Today we are used to going to our local district council to check on local services, pay local taxes and find out about planning applications. Around here our local district is currently called 'Wychavon'. The District of Wychavon makes up a block of land in south-east Worcestershire that includes the market towns of Pershore, Evesham and Droitwich and all the small villages around them.
The offices keep records that may eventually find their way into the public archives and be useful for heritage detectives but only for records going back to the late 19th century, before that it is to the records of the ancient hundreds that you should turn. This is particularly important in an area as ancient as the area around Pershore with its early Saxon origins.
From late Saxon times until the Local Government Act of 1894 most of the counties of England were divided into hundreds (or wapentakes in eastern England). The hundreds were
the only widely used financial and judicial assessment unit between the parish, with it various administrative functions, and the county with its formal, ceremonial functions.
When they were introduced in Saxon times, between 613 and 1017, a hundred had land sufficient to sustain 100 households. A household was considered to need a hide of land to sustain it and this became to be the unit of assessment for taxation purposes. Initially the area of a hide was not a consistent amount of land as not all land was equally productive, but over time this became to be accepted as 120 acres.
A hundred was headed by a Hundredman (hundred eolder). Within each hundred there was a meeting place where wealthy and powerful men of the hundred would meet to discuss local issues and where the hundred court was held. The name of the hundred was normally the meeting place. Pershore was the name of the hundred of Pershore.
Over time the principle functions of the Hundred Court became the administration of law and the keeping of the peace. By the 12th century the Hundred Court met every three weeks!
The court maintained the system of frankpledge which was formed of 12 freemen (freeholders). They crossed systems of manorial courts, courts leet and courts baron.
Before the Norman Conquest hundreds were divided into tithings, they contained 10 households, the hide was the unit of taxation and the tithingman was responsible for collecting any tax.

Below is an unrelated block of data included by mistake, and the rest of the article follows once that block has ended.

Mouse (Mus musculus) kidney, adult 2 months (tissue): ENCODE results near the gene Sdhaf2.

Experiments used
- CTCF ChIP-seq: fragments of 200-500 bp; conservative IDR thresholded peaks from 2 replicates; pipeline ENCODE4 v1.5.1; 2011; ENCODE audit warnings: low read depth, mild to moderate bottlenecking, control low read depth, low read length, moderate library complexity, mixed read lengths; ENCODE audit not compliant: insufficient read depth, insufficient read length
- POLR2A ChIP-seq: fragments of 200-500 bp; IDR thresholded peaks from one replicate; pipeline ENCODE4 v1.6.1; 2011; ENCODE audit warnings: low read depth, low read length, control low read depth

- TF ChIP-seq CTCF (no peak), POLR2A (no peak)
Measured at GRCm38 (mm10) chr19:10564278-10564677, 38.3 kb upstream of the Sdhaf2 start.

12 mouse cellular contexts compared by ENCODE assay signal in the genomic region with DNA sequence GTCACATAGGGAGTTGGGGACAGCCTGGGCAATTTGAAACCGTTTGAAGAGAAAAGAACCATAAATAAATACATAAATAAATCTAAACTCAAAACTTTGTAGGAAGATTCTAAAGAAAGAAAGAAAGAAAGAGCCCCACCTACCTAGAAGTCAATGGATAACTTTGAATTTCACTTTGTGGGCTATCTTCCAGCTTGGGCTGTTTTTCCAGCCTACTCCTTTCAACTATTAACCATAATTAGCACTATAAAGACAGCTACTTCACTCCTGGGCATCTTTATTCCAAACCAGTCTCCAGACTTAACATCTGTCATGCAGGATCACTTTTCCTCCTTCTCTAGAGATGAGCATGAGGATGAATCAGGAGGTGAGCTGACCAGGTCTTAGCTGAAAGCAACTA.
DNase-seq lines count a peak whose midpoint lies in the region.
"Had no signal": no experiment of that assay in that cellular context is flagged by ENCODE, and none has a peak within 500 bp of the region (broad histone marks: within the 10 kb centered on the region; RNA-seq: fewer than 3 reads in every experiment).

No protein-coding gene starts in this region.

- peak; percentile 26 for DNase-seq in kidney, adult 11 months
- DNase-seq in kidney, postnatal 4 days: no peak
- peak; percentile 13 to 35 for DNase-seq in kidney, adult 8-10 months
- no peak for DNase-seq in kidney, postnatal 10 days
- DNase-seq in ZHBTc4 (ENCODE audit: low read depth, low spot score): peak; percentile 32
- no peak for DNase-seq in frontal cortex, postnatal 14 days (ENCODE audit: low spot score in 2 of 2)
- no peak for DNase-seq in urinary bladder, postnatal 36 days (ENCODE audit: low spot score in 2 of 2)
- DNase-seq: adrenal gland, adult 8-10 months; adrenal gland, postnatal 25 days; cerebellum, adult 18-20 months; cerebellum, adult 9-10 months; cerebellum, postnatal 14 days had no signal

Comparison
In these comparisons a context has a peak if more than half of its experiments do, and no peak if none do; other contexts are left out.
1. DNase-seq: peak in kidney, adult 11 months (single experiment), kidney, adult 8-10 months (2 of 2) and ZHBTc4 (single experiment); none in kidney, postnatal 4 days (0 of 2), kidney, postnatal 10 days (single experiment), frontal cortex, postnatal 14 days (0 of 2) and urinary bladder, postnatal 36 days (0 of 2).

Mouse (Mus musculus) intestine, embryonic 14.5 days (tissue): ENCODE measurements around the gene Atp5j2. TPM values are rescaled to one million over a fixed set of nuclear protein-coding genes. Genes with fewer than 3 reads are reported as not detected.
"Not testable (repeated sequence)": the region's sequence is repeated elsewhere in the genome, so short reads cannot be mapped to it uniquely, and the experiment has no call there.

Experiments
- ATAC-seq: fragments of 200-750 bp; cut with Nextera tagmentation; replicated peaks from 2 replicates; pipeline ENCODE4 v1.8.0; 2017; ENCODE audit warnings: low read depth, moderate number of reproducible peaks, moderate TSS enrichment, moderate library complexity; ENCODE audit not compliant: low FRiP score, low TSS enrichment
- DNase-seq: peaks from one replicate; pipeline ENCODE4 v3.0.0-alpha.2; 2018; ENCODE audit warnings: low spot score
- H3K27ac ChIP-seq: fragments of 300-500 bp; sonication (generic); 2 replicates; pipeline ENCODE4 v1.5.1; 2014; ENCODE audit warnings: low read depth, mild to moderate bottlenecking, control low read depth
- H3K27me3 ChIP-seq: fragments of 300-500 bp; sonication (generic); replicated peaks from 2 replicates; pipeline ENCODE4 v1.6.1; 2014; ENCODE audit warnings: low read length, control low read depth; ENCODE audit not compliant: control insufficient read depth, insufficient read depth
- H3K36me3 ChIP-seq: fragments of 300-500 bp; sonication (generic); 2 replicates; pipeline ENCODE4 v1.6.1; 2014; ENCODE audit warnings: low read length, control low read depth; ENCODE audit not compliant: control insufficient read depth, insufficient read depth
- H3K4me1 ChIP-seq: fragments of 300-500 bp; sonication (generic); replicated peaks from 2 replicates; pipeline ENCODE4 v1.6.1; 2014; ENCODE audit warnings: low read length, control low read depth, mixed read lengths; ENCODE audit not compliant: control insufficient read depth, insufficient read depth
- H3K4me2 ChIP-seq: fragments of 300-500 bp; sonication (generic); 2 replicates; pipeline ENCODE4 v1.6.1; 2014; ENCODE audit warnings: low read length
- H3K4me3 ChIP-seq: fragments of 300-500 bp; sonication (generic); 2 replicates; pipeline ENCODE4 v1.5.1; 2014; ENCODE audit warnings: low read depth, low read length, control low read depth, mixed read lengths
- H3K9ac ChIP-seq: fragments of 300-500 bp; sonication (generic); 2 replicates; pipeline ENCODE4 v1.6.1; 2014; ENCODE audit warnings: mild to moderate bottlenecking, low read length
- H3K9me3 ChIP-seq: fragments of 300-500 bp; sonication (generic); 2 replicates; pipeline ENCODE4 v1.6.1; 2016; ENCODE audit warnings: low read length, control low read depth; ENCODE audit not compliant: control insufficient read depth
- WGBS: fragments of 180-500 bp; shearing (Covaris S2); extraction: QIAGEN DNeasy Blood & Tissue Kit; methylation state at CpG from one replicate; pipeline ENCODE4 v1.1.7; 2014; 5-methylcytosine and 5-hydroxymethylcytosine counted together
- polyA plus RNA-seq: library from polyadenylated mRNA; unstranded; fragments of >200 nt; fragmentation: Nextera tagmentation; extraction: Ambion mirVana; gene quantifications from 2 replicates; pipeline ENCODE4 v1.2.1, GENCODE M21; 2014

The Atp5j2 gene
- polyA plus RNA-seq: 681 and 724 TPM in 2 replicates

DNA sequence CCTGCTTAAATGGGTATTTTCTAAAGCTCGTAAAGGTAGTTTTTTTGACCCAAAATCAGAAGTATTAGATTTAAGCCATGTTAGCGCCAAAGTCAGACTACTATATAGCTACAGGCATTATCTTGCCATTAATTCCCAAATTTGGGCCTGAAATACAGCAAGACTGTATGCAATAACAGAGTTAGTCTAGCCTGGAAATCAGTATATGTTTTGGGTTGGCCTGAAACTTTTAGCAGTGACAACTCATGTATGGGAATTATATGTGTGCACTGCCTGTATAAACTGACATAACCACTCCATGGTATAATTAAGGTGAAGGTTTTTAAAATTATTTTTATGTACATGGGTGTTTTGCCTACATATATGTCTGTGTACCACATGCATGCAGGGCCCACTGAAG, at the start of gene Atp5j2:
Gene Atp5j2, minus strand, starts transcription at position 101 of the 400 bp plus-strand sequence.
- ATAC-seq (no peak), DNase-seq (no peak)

From Norman times the hundred would pay geld ( tax) to the king and a Shire-reeve (or sheriff) of the county and two knights from each hundred would work out how much had to be paid before the knights of the hundred and the bailiff had to collect the money for the Sheriff whose job it was to get the money to the king. Click here to check the names of the Sheriffs of Worcestershire
When trying to understand all this it is important to remember just how sparse was the population and how little land was actually cultivated in Saxon times. Remember there was little correlation between the areas of land assessed as a hide. Imagine that most people lived in and cultivated clearings gradually the clearing got bigger and became more productive. When kings gave vast tracts of land to the Church most of it was not cultivated.
There can be confusion here!
Heritage detectives need to make sure they understand as much as they can about parishes.
Parishes have been around a long time but the parishes we mostly talk about today are the civil parishes set up by the Local Government Act of 1894. This act set up parishes as the first or lowest tier of local government.
If you are heritage detective wanting information about a village or market town before 1894 you will need to search for information from the records of the ancient ecclesiastical parishes set up by the Christian church as far back as late Saxon times. Remember, when the land included within the boundary of a parish was first identified everybody was a Christian and attended church by law. Every parish had its own parish church. The Normans, who were also Christians, extended the system of parishes to cover the whole country so everyone lived in a parish. Even after the Reformation the parish, through the parish officer and the vestry, remained a convenient way to administer government at a local level. Church buildings and records are vital sources of information for heritage detectives.
Heritage detectives are also advised to identify the boundaries of the parishes that interest them. Parishes were sometimes, but not always, coterminous with the boundary of a manor. Early parishes would have included a village and perhaps several small settlements within its boundaries. In the large villages which later grew to become towns there may well have been two parishes and two parish churches.
We all belongs to many different types of organisation and subject to different rules and regulations within each, each has to be paid for in some way and has to enforce its own rules and regulations. This has always been the case.
Medieval people were subject to church and civil courts and they paid tithes and taxes to church and state.
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